Odds of winning the lottery: 1.7 percent 100 percent

Glen Taylor might not be selling the Timberwolves, but he’s at least dipped his feet in the water more than other owners. It’s particularly important for the NBA that its franchises for sale are as valuable as possible, raising the value of all franchises in the process. If Taylor decides to sell anytime in the next five years, having the No. 1 pick on his team would raise Minnesota’s value.

Portland Trail Blazers

Odds of winning the lottery: 1.1 percent 100 percent

Just as Paul Allen buys so many late first-round picks, he bought the No. 1 pick, too. Why do you think the league’s other owners put up with a rigged lottery? It’s because the “lucky” owner pays off the rest. Really, everybody wins. Allen gets his top player, and the other teams get cash for a player they didn’t deem that valuable (or else they would have bid higher). Best of all, because this income is under the table, no taxes.

Philadelphia 76ers

Odds of winning the lottery: 0.8 percent 100 percent

Philadelphia is the largest media market in the lottery, and Sterns obviously wants his big-market teams to be better. 76ers fans can be among the league’s most-passionate – and the NBA is getting increasingly better at turning that passion into money – but this season’s malaise sucked the life out of the fan base. Nothing would get Philadelphia fans going like the No. 1 pick in the draft, and even if they boo him on draft night, at least they’ll be watching.

Toronto Raptors

Odds of winning the lottery: 0.7 percent 100 percent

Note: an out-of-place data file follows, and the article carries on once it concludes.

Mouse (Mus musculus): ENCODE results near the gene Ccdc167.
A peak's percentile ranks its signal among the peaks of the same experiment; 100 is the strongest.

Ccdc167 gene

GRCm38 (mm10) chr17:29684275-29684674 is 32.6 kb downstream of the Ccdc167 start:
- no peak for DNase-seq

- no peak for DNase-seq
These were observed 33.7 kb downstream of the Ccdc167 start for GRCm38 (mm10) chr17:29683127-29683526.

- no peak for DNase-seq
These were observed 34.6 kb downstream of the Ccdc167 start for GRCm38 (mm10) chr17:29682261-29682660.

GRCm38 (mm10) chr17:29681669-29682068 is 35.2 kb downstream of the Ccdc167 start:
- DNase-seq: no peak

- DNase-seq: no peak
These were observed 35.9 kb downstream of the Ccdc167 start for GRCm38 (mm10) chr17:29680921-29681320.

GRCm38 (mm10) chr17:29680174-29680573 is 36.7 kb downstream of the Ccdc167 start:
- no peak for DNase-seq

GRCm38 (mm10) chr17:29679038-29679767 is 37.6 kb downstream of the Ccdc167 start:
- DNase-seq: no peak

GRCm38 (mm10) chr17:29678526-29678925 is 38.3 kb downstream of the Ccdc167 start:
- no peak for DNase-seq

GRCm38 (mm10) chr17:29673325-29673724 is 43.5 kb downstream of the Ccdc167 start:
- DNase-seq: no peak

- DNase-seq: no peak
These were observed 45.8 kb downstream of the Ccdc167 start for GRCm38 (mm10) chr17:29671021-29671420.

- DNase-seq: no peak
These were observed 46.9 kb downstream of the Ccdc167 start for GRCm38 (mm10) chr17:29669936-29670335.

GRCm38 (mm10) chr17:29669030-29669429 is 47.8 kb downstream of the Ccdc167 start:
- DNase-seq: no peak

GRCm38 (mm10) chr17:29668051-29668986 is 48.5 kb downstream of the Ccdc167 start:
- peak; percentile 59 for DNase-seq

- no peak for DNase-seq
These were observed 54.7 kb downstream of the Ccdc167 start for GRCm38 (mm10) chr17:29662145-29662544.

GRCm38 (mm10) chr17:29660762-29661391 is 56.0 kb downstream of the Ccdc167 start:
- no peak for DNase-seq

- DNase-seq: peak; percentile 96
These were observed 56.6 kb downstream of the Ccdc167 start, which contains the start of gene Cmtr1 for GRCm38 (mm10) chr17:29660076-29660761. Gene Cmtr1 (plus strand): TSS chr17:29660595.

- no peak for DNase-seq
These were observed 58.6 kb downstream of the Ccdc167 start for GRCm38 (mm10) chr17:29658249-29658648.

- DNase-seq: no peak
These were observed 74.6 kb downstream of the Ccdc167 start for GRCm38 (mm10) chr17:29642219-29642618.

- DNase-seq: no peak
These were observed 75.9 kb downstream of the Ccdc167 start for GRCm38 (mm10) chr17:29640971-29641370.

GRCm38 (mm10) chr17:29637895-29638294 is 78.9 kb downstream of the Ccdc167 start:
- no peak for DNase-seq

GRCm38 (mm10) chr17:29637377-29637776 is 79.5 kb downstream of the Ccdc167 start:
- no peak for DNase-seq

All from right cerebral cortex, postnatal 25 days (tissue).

Not only are the Raptors the only NBA team based outside the United States, Toronto has plenty of overseas flavor. The Raptors are the NBA’s gateway to worldwide expansion, and the more fans the league draw sin Toronto, faster the growth will occur.

Dallas Mavericks

Odds of winning the lottery: 0.6 percent 100 percent

In the first full season since Mark Cuban bought the Mavericks, Dallas missed the playoffs. Now that he’s personally involved, Cuban won’t sit quietly as the NBA fixes the lottery – unless his teams wins it. Stern will give into Cuban just this once, helping the Mavericks reach the playoffs next season and allowing the NBA to continue its lottery-rigging ways without Cuban interfering.

Utah Jazz

Odds of winning the lottery: 0.5 percent 100 percent

Greg Miller’s ownership has been a little rocky, lowlighted by a very public feud with Karl Malone, since the death of Miller’s father, Larry H. Miller. Stern and Larry were old friends, and on his way out, Stern will do his old bud one last favor. Salt Lake City might not be the biggest market, but at this point, Stern doesn’t care. He just wants to look out for his friends.

Don’t worry, this post will still be here after the lottery in case you forget why it was fixed. Once you know who won the No. 1 pick, come back to check why we told you all along the whole thing was rigged for that team.

Three things to watch: Boston Celtics vs. Washington Wizards

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1. How much will these teams’ disdain for each other color the series?

Back in January, the Wizards wore all black for a figurative funeral while arriving for a game against the Celtics then buried Boston in a 123-108 win.

But the Celtics are still alive and ready for the next stage in a rivalry that has included:

Both teams appear primed for more hijinks. The Wizards taunted the Hawks throughout their first-round series, and Boston crossed the line with the Bulls.

2. Which team is actually better?

The Wizards outpaced the Celtics in my adjusted-for-playoff-rotation rankings before the postseason began. But getting a clear picture of who’s in the teams’ playoff rotations and counting the first round turns the tables.

Here’s both teams’ offensive, defensive and net ratings from the regular season to counting only lineups (regular season and first round) comprised of five players projected to be in the teams’ rotation this series:

1. Boston Celtics

  • Offensive rating: 112.4 to 116.2
  • Defensive rating: 109.8 to 110.4
  • Net rating: +2.6 to +5.8

4. Washington Wizards

  • Offensive rating: 111.7 to 115.6